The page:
Creating a National Collection, a unique collaboration between the National Gallery and Southampton City Art Gallery, will reopen the gallery in Southampton on Friday 28 May, running until Saturday 4 September 2021, the first exhibition to explore the story of the National Gallery’s role in the creation of Southampton’s collection. Southampton is bidding to be UK City of Culture 2025.

The exhibition twins outstanding works from Southampton’s collection with sister paintings from the National Gallery, by artists including Monet, Gainsborough, Maggi Hambling and Paula Rego. This will be the first set of loans on such a large scale to be made by the National Gallery to a regional gallery in nearly a decade.

(From left to right) Claude Monet, The Church at Vétheuil, 1880 © Southampton Cultural Services and Claude Monet, The Petit Bras of the Seine at Argenteuil, 1872 © The National Gallery, London

The historical links between the two galleries are significant, but little known. This fruitful relationship was established from the start, when Cllr Robert Chipperfield (1817–1911), whose bequest in 1911 led to the creation of the collection and the Art Gallery in Southampton, ensured that future acquisitions would be of a national calibre. Chipperfield had the foresight to stipulate that all purchases using his Trust fund should be undertaken in consultation with the Director of the National Gallery. Kenneth Clark, newly installed as the National Gallery’s Director in 1934 took a particularly active interest in advising Southampton on acquisitions and wrote its first formal collecting policy in 1936, which essentially remains in place today.

The two institutions have worked in partnership as part of the current 2019–21 National Gallery Curatorial Traineeship programme, supported by Art Fund with the assistance of the Vivmar Foundation, with Curatorial Trainee, Jemma Craig, leading on a project to explore this dynamic and ongoing collaboration. A major publication will accompany the exhibition which will tell the fascinating history of Southampton City Art Gallery, and its relationship with the National Gallery, using untapped archival material and new oral histories.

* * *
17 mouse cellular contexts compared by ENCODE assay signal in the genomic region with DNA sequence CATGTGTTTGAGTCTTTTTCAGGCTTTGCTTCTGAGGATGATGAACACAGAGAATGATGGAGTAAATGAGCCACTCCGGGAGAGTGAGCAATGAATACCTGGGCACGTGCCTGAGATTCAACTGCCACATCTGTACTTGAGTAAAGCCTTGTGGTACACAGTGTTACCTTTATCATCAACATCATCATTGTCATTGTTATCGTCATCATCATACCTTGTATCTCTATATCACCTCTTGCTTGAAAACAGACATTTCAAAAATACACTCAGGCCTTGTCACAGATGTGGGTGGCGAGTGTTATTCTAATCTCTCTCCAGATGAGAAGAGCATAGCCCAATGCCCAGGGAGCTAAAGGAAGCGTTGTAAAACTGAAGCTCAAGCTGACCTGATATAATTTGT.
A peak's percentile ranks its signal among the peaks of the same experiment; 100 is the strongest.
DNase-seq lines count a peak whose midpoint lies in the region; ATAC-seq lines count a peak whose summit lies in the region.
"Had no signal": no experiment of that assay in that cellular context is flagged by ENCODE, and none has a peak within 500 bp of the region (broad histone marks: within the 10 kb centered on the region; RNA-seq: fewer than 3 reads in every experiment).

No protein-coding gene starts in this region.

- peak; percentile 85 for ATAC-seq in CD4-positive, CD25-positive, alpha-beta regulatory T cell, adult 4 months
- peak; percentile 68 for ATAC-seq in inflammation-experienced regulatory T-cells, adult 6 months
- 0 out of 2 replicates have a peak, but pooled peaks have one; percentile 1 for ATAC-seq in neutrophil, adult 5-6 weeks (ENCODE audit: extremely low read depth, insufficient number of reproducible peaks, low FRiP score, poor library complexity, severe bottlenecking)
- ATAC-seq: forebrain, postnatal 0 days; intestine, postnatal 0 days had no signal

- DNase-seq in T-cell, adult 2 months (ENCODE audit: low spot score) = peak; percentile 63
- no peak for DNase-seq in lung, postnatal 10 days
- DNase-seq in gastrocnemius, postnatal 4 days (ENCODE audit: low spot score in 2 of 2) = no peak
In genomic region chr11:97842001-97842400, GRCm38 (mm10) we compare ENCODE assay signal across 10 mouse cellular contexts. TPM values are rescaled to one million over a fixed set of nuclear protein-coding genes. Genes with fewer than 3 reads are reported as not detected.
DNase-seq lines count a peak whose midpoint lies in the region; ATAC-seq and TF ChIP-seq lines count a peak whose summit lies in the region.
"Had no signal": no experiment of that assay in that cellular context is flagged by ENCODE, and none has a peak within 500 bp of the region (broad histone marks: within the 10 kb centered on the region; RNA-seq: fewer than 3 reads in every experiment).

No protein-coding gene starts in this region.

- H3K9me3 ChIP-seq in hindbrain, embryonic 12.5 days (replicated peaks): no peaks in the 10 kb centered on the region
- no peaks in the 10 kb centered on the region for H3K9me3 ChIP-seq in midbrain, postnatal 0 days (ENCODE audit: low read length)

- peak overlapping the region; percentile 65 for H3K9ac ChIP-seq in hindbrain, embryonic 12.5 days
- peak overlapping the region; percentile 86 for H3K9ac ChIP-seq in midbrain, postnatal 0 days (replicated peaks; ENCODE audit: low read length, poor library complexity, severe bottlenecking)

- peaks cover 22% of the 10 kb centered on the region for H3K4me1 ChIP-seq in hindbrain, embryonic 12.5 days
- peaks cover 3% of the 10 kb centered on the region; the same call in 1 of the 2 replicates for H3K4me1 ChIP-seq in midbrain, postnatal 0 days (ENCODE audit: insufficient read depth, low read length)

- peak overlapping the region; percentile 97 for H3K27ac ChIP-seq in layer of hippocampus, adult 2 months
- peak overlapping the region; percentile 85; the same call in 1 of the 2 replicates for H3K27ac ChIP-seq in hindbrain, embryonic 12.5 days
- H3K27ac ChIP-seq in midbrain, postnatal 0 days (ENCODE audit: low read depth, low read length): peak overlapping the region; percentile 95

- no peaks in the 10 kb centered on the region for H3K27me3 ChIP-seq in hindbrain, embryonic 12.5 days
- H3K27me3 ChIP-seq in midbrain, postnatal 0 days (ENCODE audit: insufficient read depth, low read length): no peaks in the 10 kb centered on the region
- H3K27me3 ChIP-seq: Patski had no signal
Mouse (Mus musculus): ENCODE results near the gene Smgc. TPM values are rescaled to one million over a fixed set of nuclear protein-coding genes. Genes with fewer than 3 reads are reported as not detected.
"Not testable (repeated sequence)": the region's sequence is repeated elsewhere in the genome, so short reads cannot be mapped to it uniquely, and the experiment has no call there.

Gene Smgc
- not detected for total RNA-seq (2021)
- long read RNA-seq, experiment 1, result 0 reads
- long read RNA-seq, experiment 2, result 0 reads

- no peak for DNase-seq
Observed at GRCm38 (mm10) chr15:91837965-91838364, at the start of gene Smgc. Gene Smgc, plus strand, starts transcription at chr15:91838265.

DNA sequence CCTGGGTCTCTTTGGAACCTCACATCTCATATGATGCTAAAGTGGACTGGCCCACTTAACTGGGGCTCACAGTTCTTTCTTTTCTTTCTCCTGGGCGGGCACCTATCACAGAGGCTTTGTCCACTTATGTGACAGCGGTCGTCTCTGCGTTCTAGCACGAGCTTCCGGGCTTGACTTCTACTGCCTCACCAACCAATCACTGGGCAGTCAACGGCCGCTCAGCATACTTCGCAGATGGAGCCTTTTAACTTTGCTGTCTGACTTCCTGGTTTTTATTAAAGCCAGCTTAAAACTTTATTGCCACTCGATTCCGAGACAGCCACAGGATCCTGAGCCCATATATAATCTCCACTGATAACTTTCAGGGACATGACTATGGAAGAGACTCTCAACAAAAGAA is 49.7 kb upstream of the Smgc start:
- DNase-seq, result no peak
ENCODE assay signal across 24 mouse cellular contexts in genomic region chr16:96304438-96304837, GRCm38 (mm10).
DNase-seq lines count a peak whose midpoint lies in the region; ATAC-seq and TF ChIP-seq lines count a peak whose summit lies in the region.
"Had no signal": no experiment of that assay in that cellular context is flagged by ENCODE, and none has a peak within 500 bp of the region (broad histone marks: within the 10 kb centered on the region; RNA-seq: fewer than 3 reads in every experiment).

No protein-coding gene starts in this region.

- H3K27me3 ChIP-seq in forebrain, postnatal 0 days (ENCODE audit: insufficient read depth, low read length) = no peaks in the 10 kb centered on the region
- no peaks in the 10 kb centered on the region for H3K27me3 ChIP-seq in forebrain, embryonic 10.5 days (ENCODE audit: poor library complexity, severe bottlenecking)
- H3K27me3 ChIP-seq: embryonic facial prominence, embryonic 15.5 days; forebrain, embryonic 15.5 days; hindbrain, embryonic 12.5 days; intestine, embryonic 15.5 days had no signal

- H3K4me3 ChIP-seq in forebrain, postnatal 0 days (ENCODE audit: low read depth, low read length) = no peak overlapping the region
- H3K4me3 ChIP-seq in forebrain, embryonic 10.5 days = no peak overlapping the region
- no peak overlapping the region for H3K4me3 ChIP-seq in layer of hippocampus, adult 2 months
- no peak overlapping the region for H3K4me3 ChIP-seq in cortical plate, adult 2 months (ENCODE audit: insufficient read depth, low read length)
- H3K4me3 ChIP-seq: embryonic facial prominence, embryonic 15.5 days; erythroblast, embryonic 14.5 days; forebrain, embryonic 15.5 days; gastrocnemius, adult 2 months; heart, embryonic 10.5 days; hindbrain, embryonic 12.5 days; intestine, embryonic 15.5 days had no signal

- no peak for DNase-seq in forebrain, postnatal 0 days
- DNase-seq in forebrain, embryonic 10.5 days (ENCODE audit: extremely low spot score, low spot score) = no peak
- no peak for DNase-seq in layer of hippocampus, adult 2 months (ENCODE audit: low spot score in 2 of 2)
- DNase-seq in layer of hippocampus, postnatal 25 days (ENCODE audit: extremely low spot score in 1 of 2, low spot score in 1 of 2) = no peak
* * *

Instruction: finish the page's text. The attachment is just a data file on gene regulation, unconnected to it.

The exhibition and publication have been organised by Southampton City Art Gallery in partnership with the National Gallery, London.

Dr Gabriele Finaldi, Director of the National Gallery, said:

“We are absolutely delighted to celebrate this moment in our two histories. The visionary collaboration between the National Gallery and Southampton City Art Gallery at its founding is at the heart of this story, creating such an important collection for the benefit of the public. We are proud to be part of this story.”

Councillor Dan Fitzhenry, Leader of Southampton City Council said:

“Southampton City Art Gallery is one of the great jewels in our city’s crown, and we are proud and delighted that the historic relationship between Southampton and the National Gallery is recognised through the current exhibition and publication. It’s a great opportunity for us to not only share masterpieces from our two great art collections side by side, but also to foster Southampton’s young talent through the Art Fund’s support of Jemma Craig on her Curatorial Traineeship at the National Gallery. We have an incredible city of arts and heritage assets, and bidding for UK City of Culture is for us about enriching lives, growing and developing opportunity and showcasing our great city on the world stage. This partnership with the National Gallery is a perfect example of what we are bidding for and why we believe that Southampton can win the honour of being UK City of Culture in 2025.”

Jenny Waldman, Director of Art Fund, said:

‘The vital experience gained through the Curatorial Traineeship programme enables young curators to develop new, exciting ideas and thinking that enrich our public collections. Art Fund is proud to continue this spirit of collaboration by funding the Curatorial Traineeship which produced this exhibition and its insights into the long partnership between the National Gallery and Southampton City Art Gallery. The exhibition and its related publication affirm the importance of curatorial training and the role the curator can play in enriching regional collections, which is central to the mission of Art Fund.”